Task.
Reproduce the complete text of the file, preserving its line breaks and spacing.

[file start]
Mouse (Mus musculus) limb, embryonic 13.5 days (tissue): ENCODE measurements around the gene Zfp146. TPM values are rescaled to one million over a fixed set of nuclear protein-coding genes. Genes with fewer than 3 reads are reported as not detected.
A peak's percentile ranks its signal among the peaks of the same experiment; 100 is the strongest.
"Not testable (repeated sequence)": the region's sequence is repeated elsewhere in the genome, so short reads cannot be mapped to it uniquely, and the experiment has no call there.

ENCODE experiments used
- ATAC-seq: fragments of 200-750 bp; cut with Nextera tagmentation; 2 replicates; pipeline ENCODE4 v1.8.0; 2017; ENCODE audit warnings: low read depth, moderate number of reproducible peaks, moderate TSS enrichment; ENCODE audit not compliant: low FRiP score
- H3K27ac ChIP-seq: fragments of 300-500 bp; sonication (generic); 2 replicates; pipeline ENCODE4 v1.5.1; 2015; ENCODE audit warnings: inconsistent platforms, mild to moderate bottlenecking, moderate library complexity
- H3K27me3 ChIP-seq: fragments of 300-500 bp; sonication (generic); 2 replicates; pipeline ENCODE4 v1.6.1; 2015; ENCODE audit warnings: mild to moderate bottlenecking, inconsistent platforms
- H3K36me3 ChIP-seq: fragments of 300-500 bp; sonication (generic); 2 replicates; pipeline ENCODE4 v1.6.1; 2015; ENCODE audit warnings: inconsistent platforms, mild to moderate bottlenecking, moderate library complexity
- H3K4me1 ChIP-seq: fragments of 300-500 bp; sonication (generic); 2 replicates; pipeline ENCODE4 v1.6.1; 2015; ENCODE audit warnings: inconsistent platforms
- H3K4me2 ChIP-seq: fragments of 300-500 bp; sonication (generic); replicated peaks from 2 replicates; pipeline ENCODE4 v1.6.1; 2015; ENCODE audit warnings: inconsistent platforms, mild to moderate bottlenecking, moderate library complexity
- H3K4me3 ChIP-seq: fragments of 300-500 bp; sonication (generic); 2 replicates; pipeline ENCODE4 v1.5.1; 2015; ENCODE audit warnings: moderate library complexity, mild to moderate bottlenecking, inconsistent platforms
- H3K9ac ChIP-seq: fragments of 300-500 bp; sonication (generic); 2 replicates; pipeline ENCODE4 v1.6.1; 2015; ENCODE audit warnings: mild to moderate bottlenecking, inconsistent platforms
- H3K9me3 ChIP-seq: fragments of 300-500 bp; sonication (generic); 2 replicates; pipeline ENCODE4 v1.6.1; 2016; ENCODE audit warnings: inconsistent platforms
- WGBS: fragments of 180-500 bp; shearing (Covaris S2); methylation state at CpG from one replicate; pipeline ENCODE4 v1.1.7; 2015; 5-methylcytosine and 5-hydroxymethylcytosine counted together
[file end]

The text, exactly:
Mouse (Mus musculus) limb, embryonic 13.5 days (tissue): ENCODE measurements around the gene Zfp146. TPM values are rescaled to one million over a fixed set of nuclear protein-coding genes. Genes with fewer than 3 reads are reported as not detected.
A peak's percentile ranks its signal among the peaks of the same experiment; 100 is the strongest.
"Not testable (repeated sequence)": the region's sequence is repeated elsewhere in the genome, so short reads cannot be mapped to it uniquely, and the experiment has no call there.

ENCODE experiments used
- ATAC-seq: fragments of 200-750 bp; cut with Nextera tagmentation; 2 replicates; pipeline ENCODE4 v1.8.0; 2017; ENCODE audit warnings: low read depth, moderate number of reproducible peaks, moderate TSS enrichment; ENCODE audit not compliant: low FRiP score
- H3K27ac ChIP-seq: fragments of 300-500 bp; sonication (generic); 2 replicates; pipeline ENCODE4 v1.5.1; 2015; ENCODE audit warnings: inconsistent platforms, mild to moderate bottlenecking, moderate library complexity
- H3K27me3 ChIP-seq: fragments of 300-500 bp; sonication (generic); 2 replicates; pipeline ENCODE4 v1.6.1; 2015; ENCODE audit warnings: mild to moderate bottlenecking, inconsistent platforms
- H3K36me3 ChIP-seq: fragments of 300-500 bp; sonication (generic); 2 replicates; pipeline ENCODE4 v1.6.1; 2015; ENCODE audit warnings: inconsistent platforms, mild to moderate bottlenecking, moderate library complexity
- H3K4me1 ChIP-seq: fragments of 300-500 bp; sonication (generic); 2 replicates; pipeline ENCODE4 v1.6.1; 2015; ENCODE audit warnings: inconsistent platforms
- H3K4me2 ChIP-seq: fragments of 300-500 bp; sonication (generic); replicated peaks from 2 replicates; pipeline ENCODE4 v1.6.1; 2015; ENCODE audit warnings: inconsistent platforms, mild to moderate bottlenecking, moderate library complexity
- H3K4me3 ChIP-seq: fragments of 300-500 bp; sonication (generic); 2 replicates; pipeline ENCODE4 v1.5.1; 2015; ENCODE audit warnings: moderate library complexity, mild to moderate bottlenecking, inconsistent platforms
- H3K9ac ChIP-seq: fragments of 300-500 bp; sonication (generic); 2 replicates; pipeline ENCODE4 v1.6.1; 2015; ENCODE audit warnings: mild to moderate bottlenecking, inconsistent platforms
- H3K9me3 ChIP-seq: fragments of 300-500 bp; sonication (generic); 2 replicates; pipeline ENCODE4 v1.6.1; 2016; ENCODE audit warnings: inconsistent platforms
- WGBS: fragments of 180-500 bp; shearing (Covaris S2); methylation state at CpG from one replicate; pipeline ENCODE4 v1.1.7; 2015; 5-methylcytosine and 5-hydroxymethylcytosine counted together